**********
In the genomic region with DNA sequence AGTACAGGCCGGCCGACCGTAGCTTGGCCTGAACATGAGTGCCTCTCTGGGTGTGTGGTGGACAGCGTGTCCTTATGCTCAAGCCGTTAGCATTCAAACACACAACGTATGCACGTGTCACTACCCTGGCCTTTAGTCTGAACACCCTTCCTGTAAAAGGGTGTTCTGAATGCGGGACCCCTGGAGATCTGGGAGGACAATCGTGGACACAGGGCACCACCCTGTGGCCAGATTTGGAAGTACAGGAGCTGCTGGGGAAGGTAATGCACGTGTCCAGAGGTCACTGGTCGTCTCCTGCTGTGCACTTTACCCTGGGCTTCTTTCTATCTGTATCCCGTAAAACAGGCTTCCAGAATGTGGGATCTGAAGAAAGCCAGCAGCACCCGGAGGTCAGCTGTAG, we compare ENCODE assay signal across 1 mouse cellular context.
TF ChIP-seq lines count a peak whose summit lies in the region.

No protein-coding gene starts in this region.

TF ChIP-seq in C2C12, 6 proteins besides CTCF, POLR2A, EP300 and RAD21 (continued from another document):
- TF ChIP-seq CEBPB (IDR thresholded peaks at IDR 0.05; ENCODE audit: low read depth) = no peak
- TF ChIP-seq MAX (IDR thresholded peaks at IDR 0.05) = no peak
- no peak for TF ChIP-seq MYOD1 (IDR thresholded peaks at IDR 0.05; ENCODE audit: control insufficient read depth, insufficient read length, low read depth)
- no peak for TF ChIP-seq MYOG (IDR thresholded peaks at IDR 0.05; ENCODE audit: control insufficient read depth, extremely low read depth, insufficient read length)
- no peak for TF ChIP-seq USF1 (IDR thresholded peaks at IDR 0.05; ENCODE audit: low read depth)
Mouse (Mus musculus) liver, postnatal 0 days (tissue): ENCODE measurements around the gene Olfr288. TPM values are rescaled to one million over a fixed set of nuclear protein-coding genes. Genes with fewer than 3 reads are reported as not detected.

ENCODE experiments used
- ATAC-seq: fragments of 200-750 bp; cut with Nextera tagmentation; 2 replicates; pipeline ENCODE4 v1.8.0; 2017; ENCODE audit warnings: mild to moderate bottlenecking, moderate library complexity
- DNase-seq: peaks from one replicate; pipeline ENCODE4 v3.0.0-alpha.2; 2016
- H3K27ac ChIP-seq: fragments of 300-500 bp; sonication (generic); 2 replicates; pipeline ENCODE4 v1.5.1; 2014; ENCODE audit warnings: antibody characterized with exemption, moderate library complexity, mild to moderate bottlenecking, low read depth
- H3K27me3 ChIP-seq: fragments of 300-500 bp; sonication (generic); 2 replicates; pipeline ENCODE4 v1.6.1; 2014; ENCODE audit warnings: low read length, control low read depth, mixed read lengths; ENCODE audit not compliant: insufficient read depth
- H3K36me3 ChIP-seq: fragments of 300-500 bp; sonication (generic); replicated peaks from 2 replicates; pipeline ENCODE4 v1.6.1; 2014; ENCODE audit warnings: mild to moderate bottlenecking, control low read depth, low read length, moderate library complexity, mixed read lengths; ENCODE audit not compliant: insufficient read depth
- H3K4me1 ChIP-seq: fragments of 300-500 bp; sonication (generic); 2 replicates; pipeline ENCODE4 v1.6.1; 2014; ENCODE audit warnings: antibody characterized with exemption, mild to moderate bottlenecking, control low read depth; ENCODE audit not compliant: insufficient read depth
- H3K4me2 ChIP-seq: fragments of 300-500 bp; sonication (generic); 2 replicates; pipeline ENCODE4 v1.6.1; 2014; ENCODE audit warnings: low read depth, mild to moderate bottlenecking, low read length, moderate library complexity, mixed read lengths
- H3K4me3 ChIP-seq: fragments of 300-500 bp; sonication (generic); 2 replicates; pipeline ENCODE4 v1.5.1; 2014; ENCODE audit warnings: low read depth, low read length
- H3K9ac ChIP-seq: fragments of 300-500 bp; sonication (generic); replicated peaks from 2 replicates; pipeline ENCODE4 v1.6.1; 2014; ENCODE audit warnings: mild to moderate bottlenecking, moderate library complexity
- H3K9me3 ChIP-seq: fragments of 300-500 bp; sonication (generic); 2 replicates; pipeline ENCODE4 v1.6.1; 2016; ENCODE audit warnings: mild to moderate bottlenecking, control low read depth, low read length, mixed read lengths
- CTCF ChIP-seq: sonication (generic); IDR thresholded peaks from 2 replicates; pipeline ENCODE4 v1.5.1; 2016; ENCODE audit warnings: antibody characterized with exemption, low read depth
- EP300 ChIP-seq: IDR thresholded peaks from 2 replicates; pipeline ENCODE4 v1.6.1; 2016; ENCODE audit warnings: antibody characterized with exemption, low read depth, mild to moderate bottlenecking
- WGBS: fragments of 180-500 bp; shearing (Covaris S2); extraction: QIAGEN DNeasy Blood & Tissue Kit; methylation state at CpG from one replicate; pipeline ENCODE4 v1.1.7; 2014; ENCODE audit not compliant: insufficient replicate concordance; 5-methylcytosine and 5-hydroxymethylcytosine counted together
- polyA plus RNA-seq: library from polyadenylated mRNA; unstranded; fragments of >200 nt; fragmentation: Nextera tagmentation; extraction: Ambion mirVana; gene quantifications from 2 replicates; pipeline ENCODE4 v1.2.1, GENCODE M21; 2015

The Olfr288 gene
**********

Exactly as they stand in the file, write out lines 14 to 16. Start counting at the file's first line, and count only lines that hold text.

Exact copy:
- H3K27ac ChIP-seq: fragments of 300-500 bp; sonication (generic); 2 replicates; pipeline ENCODE4 v1.5.1; 2014; ENCODE audit warnings: antibody characterized with exemption, moderate library complexity, mild to moderate bottlenecking, low read depth
- H3K27me3 ChIP-seq: fragments of 300-500 bp; sonication (generic); 2 replicates; pipeline ENCODE4 v1.6.1; 2014; ENCODE audit warnings: low read length, control low read depth, mixed read lengths; ENCODE audit not compliant: insufficient read depth
- H3K36me3 ChIP-seq: fragments of 300-500 bp; sonication (generic); replicated peaks from 2 replicates; pipeline ENCODE4 v1.6.1; 2014; ENCODE audit warnings: mild to moderate bottlenecking, control low read depth, low read length, moderate library complexity, mixed read lengths; ENCODE audit not compliant: insufficient read depth